In the early 1960s, JFK declared that science would take us to the moon. He also declared that science would make the "remote reaches of the mind accessible" and cure psychiatric illness with breakthrough medications. We were walking on the moon within the decade. But today, psychiatric cures continue to elude us—as does the mind itself. Why is it that we still don't understand how the mind works? What is the difference between the mind and the brain? And given all that we still don't know, how can we make insightful, transformative choices about our psychiatric conditions?
A profound and powerful work of essential reporting ... He poses questions about the ethical challenges, complex social issues and other problems of modern biological psychiatry, and he makes a strong case that radical examination and change are urgently required ... It is with great skill that Bergner places Caroline’s story in context of the history of modern psychiatry. It’s hard to do justice to the sweep of the larger story he tells, but probably the most shocking part is the utter randomness that has characterized so much of the modern search for psycho-pharmaceuticals ... This is an interesting set of interviewees, all dedicated, hardworking, highly knowledgeable scientists, who frankly acknowledge how poor the efficacy of many drugs is, how much of a toll they can take on people who use them and how little we know about how the brain actually works ... In programs like Caroline’s, medication may be included, but the spirit of treatment is 'person-centered.' The phrase doesn’t do justice to the extraordinary, intimate and wise interactions that Bergner describes in these places.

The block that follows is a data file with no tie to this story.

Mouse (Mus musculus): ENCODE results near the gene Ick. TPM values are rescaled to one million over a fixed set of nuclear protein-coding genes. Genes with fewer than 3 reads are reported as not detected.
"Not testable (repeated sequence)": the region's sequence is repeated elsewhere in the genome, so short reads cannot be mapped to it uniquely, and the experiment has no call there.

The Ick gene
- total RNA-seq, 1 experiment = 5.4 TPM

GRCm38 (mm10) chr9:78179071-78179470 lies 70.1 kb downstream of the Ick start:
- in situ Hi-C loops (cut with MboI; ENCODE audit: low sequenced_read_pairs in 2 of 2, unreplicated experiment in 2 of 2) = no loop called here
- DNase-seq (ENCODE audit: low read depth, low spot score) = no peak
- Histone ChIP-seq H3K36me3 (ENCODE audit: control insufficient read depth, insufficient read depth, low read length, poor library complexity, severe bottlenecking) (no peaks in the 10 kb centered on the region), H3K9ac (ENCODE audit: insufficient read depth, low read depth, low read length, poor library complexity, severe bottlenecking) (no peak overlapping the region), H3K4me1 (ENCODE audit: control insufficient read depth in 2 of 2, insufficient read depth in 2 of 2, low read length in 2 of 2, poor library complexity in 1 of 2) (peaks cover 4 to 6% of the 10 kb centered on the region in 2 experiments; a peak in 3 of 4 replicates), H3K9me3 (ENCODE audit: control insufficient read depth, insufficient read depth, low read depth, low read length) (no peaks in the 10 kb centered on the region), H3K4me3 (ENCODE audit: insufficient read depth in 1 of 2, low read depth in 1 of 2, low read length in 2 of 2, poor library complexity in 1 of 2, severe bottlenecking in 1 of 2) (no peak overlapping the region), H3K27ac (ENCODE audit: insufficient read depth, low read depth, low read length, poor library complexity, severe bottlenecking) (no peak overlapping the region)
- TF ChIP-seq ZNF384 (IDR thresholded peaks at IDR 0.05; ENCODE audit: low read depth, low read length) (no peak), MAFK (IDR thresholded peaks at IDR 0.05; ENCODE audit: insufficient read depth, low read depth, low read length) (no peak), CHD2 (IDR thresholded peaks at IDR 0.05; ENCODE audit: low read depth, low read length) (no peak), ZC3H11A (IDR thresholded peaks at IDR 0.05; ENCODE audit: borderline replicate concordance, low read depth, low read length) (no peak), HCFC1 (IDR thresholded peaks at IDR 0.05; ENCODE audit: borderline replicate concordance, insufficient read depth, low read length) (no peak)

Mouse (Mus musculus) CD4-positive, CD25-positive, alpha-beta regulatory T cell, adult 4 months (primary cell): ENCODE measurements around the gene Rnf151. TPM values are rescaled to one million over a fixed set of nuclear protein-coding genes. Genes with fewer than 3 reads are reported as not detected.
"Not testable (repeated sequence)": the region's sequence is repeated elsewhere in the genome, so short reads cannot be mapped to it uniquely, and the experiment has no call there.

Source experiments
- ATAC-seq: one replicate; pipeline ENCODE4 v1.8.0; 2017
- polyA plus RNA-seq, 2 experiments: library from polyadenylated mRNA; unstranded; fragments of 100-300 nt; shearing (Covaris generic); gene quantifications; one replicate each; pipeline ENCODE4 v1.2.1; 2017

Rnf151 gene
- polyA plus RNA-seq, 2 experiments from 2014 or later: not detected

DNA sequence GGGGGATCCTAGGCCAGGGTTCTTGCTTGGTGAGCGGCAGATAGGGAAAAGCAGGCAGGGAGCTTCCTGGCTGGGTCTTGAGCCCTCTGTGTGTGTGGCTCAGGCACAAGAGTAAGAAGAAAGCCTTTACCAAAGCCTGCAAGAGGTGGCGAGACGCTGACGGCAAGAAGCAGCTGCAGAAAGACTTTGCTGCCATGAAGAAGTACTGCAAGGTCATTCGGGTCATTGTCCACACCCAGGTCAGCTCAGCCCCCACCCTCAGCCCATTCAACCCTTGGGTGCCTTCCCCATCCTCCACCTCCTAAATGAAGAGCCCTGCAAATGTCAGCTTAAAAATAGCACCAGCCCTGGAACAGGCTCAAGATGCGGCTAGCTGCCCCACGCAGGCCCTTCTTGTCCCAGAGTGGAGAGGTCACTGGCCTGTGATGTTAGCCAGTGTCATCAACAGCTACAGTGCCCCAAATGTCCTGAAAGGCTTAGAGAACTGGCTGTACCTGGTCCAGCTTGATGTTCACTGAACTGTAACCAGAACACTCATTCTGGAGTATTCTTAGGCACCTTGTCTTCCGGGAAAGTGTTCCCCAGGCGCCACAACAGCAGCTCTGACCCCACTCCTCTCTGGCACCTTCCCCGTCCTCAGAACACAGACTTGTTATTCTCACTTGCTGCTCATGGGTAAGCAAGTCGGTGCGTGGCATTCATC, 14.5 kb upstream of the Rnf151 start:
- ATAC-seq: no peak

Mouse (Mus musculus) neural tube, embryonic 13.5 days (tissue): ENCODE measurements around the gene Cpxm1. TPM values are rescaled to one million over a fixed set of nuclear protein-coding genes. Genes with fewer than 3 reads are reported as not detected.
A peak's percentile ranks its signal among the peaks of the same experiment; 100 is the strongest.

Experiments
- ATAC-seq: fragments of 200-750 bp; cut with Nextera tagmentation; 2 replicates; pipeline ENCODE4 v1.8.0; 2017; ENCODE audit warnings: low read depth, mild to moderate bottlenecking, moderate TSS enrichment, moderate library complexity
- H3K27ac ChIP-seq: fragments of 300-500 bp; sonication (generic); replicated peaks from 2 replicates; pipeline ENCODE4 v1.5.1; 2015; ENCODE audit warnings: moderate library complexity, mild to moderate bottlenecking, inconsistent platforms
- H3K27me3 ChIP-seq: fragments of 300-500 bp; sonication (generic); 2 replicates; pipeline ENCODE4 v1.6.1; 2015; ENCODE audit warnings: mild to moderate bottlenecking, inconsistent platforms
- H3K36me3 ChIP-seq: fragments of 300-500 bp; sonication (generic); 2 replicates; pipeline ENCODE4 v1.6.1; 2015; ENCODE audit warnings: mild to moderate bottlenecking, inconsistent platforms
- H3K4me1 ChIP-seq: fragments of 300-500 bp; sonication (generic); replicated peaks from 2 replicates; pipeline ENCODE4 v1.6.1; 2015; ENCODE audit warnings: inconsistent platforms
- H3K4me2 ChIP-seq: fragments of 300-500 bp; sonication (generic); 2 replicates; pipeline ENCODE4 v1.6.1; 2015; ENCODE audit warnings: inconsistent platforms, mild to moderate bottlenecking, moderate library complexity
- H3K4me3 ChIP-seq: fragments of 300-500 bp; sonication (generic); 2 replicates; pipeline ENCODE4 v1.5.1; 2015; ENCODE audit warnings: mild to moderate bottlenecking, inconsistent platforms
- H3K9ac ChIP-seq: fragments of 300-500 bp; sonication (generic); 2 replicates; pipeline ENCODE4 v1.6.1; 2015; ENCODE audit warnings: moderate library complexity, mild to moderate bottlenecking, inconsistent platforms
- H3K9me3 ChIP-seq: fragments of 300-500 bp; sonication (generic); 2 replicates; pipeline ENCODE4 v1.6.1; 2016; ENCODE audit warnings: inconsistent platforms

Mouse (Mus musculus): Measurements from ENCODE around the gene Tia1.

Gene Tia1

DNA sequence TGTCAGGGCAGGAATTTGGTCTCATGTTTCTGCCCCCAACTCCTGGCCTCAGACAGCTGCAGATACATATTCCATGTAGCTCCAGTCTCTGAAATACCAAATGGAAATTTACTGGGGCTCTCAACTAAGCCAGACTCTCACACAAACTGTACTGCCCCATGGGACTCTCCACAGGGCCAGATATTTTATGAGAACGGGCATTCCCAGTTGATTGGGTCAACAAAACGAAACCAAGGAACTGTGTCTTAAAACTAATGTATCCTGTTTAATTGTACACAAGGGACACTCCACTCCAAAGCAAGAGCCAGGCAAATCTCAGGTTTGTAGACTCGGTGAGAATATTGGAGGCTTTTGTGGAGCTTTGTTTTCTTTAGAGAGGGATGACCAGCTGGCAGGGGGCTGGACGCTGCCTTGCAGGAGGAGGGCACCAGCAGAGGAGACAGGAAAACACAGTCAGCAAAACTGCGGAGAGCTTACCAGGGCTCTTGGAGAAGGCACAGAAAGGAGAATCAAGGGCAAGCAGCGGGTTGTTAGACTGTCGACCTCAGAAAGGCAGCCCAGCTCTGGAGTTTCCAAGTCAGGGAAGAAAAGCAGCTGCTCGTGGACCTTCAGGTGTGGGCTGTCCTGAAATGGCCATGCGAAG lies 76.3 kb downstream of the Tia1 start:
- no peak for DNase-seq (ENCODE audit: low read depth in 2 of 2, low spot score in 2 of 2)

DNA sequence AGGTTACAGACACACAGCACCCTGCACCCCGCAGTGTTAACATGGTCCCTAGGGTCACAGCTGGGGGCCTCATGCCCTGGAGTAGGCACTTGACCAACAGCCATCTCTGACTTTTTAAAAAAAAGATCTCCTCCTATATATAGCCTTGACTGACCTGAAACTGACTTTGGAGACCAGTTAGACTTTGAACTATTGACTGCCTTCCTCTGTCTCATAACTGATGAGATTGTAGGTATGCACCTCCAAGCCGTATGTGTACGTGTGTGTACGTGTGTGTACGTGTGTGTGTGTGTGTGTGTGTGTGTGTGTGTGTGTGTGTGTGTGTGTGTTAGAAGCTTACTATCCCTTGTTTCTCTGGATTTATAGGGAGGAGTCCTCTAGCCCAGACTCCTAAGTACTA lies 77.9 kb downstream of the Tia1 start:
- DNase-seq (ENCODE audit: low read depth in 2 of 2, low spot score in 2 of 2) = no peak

Bergner discusses how mental illnesses are perceived, diagnosed, and treated, as well as how all of those elements have shifted over time. Glimpses into the history of psychiatric care are presented alongside the real-life stories of people who have been on the receiving end of that care—and often quite harmfully so. Bergner pushes readers to question our society’s demand to pathologize mental illness as the sole path towards destigmatizing it. Rather, he effectively argues for the need to view mental health through varied lenses, involving sociopolitical factors and centering the perspectives of those most impacted by these issues.
With an unsparing eye and novelist’s flair for storytelling...Bergner explores 'the chasm between physiology and consciousness... between what we’re made of and who we are' in the treatment of mental illness ... He sheds light on the long-running tension between biology-driven psychiatry and psychoanalysis, and lucidly examines alternative treatment options, such as therapeutic farms and peer support networks. It all amounts to a compassionate, genre-spanning narrative that calls for less fixing, and more appreciation of and accommodations for many kinds of minds. This will leave readers with much to ponder.